CHADD’s National Resource Center on ADHD was recently awarded $3.4 million over the next four years by the Centers for Disease Control and Prevention to serve as the nation’s clearinghouse for evidence-based information on ADHD. Read more at: http://www.chadd.org/Understanding-ADHD/About-ADHD/Newsletter-Archive/Newsletter-Article.aspx?id=3
NYU Langone’s Child Study Center hosts weekly workshops on various topics related to raising healthy kids, managing behavior, and emotional health.
The next one scheduled on January 7, 2016 is “Parenting Day to Night”. Parenting is more than a full-time job—especially for kids with ADHD. This workshop presents practical advice for getting through the day—from morning routine to bedtime—with less stress and resistance.
To register for this workshop and to view their schedule of upcoming workshops see:
This year’s theme is “Respite: Care for Caregivers“.
R is for “Rest and Relaxation”
E as in “Energize”
S as in “Sleep”
P is for “Programs that can help you”
I as in “Imagination”
T as in “Take Five”
E is for “Exhale”
Read more: http://nfca.typepad.com/nfc_month_2015/
We were thrilled to have Patrick Kennedy, New York Times best-selling author of “A Common Struggle” as our keynote speaker this year. Patrick’s talk was inspiring and received a standing ovation. We thank him for joining us.
Check out the Center on the Developing Child’s multimedia game: Tipping the Scales: The Resilience Game
In this game, you learn how the choices we make can help children and the community as a whole become more resilient in the face of serious challenges. Negative events can occur at any time, and it’s your job to choose positive events to counteract these negatives.
The Center on the Developing Child at Harvard University was established in 2006. Their mission is to drive science-based innovation that achieves breakthrough outcomes for children facing adversity.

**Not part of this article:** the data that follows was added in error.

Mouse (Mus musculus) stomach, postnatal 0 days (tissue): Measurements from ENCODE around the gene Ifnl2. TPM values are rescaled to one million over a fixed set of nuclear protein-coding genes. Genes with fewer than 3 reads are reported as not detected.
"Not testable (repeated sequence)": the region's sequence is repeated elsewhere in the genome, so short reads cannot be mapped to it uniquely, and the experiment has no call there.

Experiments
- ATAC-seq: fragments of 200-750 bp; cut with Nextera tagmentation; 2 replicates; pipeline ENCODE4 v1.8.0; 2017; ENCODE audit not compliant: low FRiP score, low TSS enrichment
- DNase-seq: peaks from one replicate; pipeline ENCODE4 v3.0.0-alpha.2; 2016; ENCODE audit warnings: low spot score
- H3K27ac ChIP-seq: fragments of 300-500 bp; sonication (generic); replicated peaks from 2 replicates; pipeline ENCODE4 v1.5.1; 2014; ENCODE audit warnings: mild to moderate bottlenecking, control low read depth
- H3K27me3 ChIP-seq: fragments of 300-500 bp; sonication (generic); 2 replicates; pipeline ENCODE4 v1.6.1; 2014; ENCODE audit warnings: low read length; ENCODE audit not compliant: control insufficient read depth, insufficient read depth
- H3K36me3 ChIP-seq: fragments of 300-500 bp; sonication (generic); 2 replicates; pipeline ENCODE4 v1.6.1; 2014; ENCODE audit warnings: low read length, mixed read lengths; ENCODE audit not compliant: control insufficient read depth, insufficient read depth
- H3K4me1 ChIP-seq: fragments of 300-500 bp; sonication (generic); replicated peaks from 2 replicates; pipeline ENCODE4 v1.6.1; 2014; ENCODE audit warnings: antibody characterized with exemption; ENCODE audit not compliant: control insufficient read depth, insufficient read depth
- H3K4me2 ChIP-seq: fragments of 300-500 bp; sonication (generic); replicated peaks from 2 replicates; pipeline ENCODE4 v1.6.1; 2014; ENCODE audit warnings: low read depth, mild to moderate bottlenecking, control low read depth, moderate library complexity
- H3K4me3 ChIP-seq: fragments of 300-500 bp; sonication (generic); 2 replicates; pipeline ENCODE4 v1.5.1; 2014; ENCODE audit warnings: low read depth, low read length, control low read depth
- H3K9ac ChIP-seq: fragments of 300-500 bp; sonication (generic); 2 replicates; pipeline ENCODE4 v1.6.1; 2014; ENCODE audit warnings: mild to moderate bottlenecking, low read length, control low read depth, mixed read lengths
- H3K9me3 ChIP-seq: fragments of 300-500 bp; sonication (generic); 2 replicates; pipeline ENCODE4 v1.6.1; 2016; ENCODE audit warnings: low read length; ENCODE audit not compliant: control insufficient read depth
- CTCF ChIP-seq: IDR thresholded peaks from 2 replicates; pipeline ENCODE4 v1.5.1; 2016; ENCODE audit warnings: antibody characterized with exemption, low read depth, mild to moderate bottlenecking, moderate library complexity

Often individuals with ADHD have problems with their executive function and self regulations skills. If you are just learning about this diagnosis here’s an article written for CHADD’s Attention magazine on the “sleepy secretary” of executive dysfunction and ADHD. Parents, education advocates, and patients will found it helpful. You can read the article, “Executive Dysfunctions and the Sleepy Secretary of ADHD” on the CHADD website.
The Center for Parent Information and Resources (CPIR) serves as a central resource of information and products to the community of Parent Training Information (PTI) Centers and the Community Parent Resource Centers (CPRCs), so that they can focus their efforts on serving families of children with disabilities.
The American Academy of Child and Adolescent Psychiatry (AACAP) has published a newly revised medication guide for parents on treating Attention-Deficit/Hyperactivity Disorder (ADHD).
Updates to the guide include the addition of new research about children with ADHD in school, the transition of adolescents with ADHD into college and adulthood, and more effective treatments.
“We hope this Guide will aid families to better understand the advances being made in ADHD and its treatment, and to serve as a useful tool for clinicians caring for individuals with this disorder,” said Theodore Petti, M.D., medication guide workgroup chair.
To download the pdf of the ADHD Parents Medication Guide click here (45 pp).
Do you find it difficult getting your child to do his homework? The National Center for Learning Disabilities has “Homework Tips for Parents” that you might find helpful.
Listen as the host of the public radio program “Voices in the Family” Dr. Dan Gottlieb discusses how families of children with autism navigate an often challenging and emotional journey. His guests include Robert Naseef and Eustacia Cutler, mother of noted child with autism, author and speaker, Temple Grandin.